Synergies: Let’s Be Independent, Together

Entering into the world of systems thinking, I’ve come to realize that we could be paying much more attention to synergies, to co-benefits and to true interdependence.

First, a reminder; Interdependence is strength. We start as dependent babies, needing all from others. We then gradually learn and grow and make mistakes and learn some more, and become independent. Most of us stop there. Independence is not only a national ideal but a mantra for everyone leaving home and starting their adult lives. Well, it’s hooey. It is only the adolescent stage of development. True strength comes from interdependence. Development of relationships, communities, families of all shapes and sizes, and a recognition of abilities and missing abilities that can be completed by interaction and interdependence with others. As Hermey the dentist says, “Let’s be independent, together”, and it is in collaboration that Rudolf, Yukon Cornelius and Hermey all grow into their most successful beings, save Christmas, and find out the Bumble is a sweetheart.rudolf

So there are three pieces to this interdependence, really. I’m definitely going to mix my analogies, here. Team blue (Mystic) is that the building has to work with itself, and many don’t. Many buildings have leaky walls that undermine poorly designed HVAC systems, or they face the wrong direction and allow too much uncontrolled heat gain. Team yellow (Instinct) is the piece where the building needs to commune with its surroundings in order to benefit from wind, sun, rain, flora and fauna and soil conditions. Team red (Valor) strives for interdependence between the building and its users so they know how to manage the building and benefit from its capabilities and quirks, and so the building can have the breadth of parameters to respond well. And it takes all of these teams to make the game fun and successful.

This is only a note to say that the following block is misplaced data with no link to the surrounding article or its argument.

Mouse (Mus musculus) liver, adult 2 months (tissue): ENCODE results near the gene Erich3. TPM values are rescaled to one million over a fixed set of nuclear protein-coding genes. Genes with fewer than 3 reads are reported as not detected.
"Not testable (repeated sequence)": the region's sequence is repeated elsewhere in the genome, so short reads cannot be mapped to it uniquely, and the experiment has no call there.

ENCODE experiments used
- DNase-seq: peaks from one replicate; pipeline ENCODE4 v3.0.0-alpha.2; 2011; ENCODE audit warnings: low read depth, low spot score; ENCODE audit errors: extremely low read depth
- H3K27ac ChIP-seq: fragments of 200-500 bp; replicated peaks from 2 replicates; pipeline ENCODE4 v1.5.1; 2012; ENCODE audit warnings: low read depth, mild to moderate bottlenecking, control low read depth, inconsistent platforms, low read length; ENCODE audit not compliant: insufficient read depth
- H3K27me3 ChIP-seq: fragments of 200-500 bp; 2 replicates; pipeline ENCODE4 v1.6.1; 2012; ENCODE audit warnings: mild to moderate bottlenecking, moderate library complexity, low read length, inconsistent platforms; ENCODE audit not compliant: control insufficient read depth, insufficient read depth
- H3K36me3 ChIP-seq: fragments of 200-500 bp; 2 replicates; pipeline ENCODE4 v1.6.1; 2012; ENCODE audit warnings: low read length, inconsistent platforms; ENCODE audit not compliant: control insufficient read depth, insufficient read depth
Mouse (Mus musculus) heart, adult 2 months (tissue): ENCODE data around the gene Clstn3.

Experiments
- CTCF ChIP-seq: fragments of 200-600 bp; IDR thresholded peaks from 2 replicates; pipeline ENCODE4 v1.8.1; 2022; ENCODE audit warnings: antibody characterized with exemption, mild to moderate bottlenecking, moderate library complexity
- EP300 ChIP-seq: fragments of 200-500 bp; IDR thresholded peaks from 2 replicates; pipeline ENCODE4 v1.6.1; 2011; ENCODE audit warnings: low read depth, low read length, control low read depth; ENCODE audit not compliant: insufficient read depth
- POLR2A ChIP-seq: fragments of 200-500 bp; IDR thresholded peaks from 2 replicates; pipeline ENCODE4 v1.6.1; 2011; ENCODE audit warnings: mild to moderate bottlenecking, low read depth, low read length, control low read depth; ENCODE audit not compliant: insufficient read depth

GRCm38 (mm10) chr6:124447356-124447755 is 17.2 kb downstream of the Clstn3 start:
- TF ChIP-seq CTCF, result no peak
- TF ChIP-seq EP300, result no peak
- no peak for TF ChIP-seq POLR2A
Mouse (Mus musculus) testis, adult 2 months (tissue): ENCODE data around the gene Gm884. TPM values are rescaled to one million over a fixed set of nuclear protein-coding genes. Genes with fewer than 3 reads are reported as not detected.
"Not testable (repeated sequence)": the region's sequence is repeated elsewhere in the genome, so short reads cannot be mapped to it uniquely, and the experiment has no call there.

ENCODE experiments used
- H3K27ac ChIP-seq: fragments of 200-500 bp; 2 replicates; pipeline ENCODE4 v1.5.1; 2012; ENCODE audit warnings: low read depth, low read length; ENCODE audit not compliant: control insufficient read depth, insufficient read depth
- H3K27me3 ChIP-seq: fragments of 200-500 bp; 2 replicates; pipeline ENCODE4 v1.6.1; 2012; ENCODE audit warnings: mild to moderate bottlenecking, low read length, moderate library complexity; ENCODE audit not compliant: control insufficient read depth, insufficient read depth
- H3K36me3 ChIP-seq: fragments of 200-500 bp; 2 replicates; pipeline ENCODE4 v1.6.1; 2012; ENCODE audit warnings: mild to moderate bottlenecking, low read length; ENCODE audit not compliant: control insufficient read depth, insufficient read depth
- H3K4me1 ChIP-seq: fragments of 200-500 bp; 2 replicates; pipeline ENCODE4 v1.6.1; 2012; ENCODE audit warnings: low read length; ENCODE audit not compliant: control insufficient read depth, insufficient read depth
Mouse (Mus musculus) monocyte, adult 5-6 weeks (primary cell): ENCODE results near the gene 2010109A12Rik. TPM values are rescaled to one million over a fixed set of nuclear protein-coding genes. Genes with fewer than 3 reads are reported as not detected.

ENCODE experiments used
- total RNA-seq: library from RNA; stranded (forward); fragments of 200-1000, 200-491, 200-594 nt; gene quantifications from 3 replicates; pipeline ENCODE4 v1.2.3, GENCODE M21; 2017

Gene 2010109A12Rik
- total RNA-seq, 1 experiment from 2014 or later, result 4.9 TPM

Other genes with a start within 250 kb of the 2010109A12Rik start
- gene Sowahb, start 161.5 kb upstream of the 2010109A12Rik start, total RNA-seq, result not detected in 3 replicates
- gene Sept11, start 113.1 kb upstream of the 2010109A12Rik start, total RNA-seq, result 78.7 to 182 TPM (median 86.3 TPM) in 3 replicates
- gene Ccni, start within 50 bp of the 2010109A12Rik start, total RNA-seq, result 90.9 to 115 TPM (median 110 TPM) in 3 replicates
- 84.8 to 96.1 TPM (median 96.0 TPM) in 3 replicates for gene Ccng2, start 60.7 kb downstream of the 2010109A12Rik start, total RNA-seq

So here we will talk about building envelopes. Let’s sail into the Mystic.

We have undervalued building envelopes on their own, and their collaborative success with energy MEP systems, and with user comfort. For some reason we think it is enough to heat and cool a crap building, but all this does is give us moments of comfort mixed in with the discomfort. Not sustainable, and not interdependent and not successful. Certainly not optimized.

More and more we are paying attention (needed attention) to the building envelope: the walls, roof, floors, fenestrations and penetrations. NY state Energy Code is doing it better, by testing for tightness and performance in the new residential energy code, and by very clear detailing in the commercial code. Passive House is certainly doing it by maximizing the insulation and sealing and then properly managing the ventilation to optimize healthy air, and LEEDv4 now includes building envelope commissioning…we should all be paying attention. The building walls, floor and roof are part of the energy system, after all.

Wait, what? The envelope is not part of the energy system! it doesn’t take in energy or use energy or produce any energy! Wrong.